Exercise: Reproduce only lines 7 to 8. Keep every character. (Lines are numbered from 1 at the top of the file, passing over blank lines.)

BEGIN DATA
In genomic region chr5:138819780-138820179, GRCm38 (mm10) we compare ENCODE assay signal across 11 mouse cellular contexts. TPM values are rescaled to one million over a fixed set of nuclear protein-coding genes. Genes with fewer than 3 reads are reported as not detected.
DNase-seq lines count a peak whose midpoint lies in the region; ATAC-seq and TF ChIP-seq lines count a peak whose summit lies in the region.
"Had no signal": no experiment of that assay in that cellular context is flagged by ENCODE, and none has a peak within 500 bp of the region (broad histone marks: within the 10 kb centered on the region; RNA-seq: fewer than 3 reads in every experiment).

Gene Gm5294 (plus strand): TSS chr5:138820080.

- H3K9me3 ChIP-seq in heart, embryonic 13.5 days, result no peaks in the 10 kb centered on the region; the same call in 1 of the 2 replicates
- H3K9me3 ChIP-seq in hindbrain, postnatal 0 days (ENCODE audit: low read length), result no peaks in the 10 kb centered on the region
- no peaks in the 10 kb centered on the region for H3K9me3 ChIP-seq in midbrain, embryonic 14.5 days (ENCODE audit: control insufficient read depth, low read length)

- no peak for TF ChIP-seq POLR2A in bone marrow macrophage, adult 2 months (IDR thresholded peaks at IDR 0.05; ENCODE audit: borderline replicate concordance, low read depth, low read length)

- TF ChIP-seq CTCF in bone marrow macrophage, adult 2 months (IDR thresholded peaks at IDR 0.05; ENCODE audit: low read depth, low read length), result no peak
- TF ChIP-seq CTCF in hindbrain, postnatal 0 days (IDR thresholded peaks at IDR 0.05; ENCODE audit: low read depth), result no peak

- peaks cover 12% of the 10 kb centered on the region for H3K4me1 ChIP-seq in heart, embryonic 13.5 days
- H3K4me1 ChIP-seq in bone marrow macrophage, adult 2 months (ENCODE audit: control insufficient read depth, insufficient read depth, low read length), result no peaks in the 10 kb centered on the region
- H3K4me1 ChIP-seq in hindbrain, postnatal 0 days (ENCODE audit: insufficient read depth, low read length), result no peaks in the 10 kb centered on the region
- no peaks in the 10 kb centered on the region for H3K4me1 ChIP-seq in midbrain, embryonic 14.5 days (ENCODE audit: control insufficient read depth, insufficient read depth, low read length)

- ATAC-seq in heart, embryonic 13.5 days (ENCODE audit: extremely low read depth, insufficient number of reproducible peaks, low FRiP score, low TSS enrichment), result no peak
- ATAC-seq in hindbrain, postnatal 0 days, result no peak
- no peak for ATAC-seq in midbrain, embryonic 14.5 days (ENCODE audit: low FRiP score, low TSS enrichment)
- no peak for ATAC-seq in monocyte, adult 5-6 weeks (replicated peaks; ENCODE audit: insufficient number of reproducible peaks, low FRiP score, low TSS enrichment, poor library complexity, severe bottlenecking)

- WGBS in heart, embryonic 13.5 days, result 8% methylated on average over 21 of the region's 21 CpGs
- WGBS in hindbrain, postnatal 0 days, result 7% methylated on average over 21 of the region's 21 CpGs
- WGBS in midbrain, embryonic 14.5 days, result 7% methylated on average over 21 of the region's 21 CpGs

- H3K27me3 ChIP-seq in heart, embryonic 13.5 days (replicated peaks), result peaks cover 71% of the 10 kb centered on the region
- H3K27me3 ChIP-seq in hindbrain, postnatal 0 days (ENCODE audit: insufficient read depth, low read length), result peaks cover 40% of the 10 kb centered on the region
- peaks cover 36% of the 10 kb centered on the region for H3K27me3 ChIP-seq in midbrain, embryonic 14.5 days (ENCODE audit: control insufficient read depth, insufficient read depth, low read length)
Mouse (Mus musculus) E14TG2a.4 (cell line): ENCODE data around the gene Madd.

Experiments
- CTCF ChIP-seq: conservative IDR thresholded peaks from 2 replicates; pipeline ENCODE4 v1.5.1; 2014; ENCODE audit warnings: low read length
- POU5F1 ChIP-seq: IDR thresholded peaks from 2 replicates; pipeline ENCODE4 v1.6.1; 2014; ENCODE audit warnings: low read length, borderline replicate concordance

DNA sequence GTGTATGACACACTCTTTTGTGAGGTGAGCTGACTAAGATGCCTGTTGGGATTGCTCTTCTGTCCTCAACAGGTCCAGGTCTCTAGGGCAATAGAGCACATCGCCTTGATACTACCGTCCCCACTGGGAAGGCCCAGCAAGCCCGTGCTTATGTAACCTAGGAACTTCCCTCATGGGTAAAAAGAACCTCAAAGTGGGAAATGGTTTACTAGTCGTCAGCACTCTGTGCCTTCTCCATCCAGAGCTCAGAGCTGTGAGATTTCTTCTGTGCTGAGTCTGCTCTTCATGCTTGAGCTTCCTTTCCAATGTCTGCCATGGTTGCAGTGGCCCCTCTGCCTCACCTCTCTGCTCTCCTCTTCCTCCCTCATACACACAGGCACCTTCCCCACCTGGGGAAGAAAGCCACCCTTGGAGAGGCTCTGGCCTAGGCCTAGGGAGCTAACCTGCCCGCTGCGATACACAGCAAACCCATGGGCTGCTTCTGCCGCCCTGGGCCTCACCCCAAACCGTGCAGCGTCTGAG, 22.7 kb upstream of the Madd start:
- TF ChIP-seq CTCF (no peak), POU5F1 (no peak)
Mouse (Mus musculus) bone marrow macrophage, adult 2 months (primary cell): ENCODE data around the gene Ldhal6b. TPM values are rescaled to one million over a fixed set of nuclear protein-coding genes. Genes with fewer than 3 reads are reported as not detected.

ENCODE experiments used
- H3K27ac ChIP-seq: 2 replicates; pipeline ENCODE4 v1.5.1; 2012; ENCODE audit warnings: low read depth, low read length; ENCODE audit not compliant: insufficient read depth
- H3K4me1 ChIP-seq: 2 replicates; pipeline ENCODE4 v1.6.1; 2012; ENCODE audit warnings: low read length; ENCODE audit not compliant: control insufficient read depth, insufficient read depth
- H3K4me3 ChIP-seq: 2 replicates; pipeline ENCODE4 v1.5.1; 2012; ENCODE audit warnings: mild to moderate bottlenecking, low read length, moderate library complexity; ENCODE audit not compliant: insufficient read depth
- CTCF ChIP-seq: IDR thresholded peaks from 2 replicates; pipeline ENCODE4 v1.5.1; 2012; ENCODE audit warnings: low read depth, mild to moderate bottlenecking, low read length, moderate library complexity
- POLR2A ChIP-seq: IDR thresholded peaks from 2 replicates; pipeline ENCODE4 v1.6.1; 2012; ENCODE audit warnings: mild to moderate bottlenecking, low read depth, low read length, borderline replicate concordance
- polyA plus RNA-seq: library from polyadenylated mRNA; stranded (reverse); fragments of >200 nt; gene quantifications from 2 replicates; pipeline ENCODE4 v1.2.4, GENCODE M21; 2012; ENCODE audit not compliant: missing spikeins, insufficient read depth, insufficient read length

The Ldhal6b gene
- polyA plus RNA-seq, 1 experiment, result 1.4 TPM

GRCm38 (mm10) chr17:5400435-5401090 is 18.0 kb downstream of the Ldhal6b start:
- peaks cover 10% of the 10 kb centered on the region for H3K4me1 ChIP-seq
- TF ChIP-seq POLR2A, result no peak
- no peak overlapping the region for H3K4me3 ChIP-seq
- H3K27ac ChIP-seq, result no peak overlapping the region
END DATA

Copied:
- no peaks in the 10 kb centered on the region for H3K9me3 ChIP-seq in midbrain, embryonic 14.5 days (ENCODE audit: control insufficient read depth, low read length)

- no peak for TF ChIP-seq POLR2A in bone marrow macrophage, adult 2 months (IDR thresholded peaks at IDR 0.05; ENCODE audit: borderline replicate concordance, low read depth, low read length)